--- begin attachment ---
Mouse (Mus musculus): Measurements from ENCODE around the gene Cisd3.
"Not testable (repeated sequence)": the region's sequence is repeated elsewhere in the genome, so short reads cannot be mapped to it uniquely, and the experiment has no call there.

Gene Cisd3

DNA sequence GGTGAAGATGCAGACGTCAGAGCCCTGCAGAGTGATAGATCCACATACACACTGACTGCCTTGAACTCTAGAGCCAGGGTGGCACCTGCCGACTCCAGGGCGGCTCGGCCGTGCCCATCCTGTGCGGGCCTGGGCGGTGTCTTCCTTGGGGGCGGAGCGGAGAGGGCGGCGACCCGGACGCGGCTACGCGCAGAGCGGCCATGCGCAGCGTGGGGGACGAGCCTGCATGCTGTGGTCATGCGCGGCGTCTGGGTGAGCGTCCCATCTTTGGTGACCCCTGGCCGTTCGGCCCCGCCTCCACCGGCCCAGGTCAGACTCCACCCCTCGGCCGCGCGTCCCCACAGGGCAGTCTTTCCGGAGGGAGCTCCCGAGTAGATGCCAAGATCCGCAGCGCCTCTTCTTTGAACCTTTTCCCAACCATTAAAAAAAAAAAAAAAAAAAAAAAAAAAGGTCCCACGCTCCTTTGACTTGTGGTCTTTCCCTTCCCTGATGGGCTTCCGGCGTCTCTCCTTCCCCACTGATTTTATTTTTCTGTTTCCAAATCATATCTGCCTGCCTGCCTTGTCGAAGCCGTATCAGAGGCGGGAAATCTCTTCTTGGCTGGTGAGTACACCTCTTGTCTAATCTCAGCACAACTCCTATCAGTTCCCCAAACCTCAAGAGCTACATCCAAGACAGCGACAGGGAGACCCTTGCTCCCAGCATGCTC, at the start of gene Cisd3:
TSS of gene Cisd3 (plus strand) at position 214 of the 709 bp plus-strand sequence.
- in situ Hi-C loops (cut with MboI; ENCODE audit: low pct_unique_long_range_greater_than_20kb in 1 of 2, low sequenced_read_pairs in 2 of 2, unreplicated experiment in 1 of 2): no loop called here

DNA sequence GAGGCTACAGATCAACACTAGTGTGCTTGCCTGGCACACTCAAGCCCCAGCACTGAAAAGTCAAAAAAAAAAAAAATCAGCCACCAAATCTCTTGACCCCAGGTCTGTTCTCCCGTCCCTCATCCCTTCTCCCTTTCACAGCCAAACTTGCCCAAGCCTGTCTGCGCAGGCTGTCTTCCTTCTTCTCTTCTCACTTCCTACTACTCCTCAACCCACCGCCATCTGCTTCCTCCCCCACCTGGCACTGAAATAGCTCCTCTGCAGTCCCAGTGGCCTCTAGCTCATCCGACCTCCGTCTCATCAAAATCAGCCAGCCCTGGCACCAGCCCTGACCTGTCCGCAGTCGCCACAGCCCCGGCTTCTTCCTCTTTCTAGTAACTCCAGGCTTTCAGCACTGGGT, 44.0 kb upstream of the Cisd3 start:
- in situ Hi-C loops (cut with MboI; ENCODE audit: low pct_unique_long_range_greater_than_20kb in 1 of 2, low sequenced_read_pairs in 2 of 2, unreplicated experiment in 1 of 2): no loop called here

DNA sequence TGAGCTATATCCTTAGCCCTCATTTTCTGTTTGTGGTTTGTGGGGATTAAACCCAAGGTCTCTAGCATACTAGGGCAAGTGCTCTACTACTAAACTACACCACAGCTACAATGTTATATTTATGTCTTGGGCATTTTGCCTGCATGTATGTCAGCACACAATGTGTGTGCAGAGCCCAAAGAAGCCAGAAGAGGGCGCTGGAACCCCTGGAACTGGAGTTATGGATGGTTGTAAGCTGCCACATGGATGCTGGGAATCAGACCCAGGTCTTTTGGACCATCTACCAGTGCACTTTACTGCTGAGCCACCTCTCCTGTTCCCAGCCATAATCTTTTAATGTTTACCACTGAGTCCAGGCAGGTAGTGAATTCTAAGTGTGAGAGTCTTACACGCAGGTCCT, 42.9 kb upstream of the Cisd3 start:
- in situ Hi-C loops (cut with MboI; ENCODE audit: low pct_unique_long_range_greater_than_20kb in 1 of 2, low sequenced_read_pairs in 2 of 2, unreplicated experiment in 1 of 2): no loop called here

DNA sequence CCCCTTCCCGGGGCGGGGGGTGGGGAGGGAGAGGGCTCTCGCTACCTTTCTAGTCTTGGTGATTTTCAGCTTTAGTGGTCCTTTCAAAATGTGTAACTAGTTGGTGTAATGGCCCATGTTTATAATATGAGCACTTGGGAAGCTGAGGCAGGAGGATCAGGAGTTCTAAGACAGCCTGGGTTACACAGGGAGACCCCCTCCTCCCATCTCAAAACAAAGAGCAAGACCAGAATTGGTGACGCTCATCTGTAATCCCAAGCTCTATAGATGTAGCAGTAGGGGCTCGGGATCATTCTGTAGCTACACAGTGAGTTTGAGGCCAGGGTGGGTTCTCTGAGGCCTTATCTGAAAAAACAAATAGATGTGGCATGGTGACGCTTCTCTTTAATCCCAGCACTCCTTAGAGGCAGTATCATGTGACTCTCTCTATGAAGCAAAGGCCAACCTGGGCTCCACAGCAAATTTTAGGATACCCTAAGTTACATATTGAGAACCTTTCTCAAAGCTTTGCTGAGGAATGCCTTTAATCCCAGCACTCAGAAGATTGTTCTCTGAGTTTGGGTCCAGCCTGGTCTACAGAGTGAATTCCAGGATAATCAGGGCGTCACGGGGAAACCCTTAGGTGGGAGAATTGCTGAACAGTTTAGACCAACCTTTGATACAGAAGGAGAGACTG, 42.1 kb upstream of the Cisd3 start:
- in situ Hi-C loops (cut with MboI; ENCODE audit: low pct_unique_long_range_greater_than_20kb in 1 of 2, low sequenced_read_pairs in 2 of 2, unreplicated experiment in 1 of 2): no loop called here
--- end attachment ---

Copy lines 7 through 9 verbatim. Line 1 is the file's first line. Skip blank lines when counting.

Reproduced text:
DNA sequence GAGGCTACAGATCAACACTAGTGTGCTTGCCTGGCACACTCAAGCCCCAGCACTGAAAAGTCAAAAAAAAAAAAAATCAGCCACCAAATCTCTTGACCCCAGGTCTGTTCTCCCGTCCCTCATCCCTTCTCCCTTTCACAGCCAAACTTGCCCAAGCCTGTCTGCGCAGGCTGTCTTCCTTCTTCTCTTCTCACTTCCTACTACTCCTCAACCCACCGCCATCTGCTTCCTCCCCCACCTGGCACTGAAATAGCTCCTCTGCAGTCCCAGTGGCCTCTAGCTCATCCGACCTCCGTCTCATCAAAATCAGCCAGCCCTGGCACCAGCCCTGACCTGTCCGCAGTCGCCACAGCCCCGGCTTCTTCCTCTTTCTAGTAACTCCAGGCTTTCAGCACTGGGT, 44.0 kb upstream of the Cisd3 start:
- in situ Hi-C loops (cut with MboI; ENCODE audit: low pct_unique_long_range_greater_than_20kb in 1 of 2, low sequenced_read_pairs in 2 of 2, unreplicated experiment in 1 of 2): no loop called here

DNA sequence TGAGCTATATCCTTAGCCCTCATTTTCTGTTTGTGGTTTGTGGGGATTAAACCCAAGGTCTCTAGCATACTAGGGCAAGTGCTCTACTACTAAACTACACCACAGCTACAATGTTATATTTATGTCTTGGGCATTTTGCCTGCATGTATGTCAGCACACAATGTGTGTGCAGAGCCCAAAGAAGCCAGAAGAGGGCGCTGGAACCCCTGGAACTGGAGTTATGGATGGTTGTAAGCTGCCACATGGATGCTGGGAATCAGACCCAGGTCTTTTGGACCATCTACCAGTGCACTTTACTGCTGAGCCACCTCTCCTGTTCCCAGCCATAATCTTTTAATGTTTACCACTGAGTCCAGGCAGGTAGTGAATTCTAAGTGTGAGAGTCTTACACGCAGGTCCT, 42.9 kb upstream of the Cisd3 start: